Enter the unsexy maintenance phase.


By implementing a maintenance phase after our main weight reducing diet, we can stabilise our metabolic rate, recover and get more energy for daily life, and avoid yo-yoing back up to our old weight.

Here we’re going to add a few calories back into our lives - not too much to pile the weight back on, and not too few to keep our thyroid down. Just enough to let our body know that this is our new set point.

Our new what now.

Remember how our bodies like to be in balance? Well there’s a surprising amount or research to support the idea that our bodies like to stick to a certain weight - it’s set point. At it’s set point everything is operating optimally, and trying to interfere or change the set point will affect the comfort zone of these systems - which is why it resists such big changes in bodyweight.


By leveling off our intake (instead of dropping it constantly during a fat loss program) and sticking to a new weight for a period of time, our body will grow accustomed to the new state of affairs - getting comfortable and accepting this as the new set point. From here it will kindly release more thyroid hormones, bringing our metabolism back up, and letting us operate optimally at this new weight.

We’ll likely gain a little bit of weight in this phase (1-3kg at most), but it’s both temporary and a small price to pay to have all our systems working for us again instead of against us in perpetual dietary hell. If we’re still training hard we might not find any weight gain - the extra energy allowing us to have more productive training sessions, so keeping off any additional weight and getting stronger. Yass.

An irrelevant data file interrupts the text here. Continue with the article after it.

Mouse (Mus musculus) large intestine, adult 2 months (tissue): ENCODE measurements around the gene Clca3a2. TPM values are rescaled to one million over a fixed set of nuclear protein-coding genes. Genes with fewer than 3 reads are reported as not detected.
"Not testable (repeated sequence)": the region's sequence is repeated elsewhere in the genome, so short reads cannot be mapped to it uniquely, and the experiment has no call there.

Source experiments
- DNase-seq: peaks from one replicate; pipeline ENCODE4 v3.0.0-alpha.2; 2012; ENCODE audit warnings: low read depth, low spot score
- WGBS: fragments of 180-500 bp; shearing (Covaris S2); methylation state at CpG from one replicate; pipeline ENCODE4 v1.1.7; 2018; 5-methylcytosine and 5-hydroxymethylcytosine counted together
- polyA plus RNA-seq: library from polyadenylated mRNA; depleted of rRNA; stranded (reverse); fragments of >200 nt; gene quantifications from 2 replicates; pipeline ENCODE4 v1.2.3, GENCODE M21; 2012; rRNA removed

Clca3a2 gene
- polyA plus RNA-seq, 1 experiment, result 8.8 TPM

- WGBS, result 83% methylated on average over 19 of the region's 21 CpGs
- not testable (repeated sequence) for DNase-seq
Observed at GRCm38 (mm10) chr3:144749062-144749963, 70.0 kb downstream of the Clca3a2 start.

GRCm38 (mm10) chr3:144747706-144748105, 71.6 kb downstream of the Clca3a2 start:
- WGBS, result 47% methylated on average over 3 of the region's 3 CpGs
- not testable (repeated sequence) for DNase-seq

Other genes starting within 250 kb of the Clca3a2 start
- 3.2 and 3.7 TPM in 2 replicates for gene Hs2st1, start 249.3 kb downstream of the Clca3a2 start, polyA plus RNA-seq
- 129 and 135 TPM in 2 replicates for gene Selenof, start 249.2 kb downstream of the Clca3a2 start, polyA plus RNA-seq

When planning a maintenance phase, a place to start off is to add back 250-750 calories to your daily intake. Everyone is different, but a general guide is if you’re now nearer to 50kg bodyweight, then add closer to 250 calories to your days; and if you’re now nearer to 100kg bodyweight, then add closer to 750 calories to your days.

If you’re calculating macros/calories yourself, we’re aiming to get to an isocaloric diet - i.e. we’re eating enough to balance our energy expenditure against our intake. No more and no less energy (calories) than is required.

As with any nutrition plan, a little monitoring and adapting will be necessary to make sure there’s not been too much or too little added, but you don’t need to weigh out every gram of food that lands on your plate. Just take it easy, and enjoy a couple extra carbs/fats.

How long the maintenance phase lasts is individual, but usually for about as long as you were dieting - so if you were following a weight loss plan for 12 weeks, then a 12 week maintenance phase will do just fine before hitting the next nutritional goal.

As everyone is genetically different, the optimal maintenance phase duration will vary between each of us - some people may only take a few weeks to feel good to go low cal(orie) again - but sticking to it for the same amount of time you were dieting means all the bases are covered. So we may as well enjoy it.

Who wants to rush into another hypocaloric diet anyway? Absolute psychos, that’s who.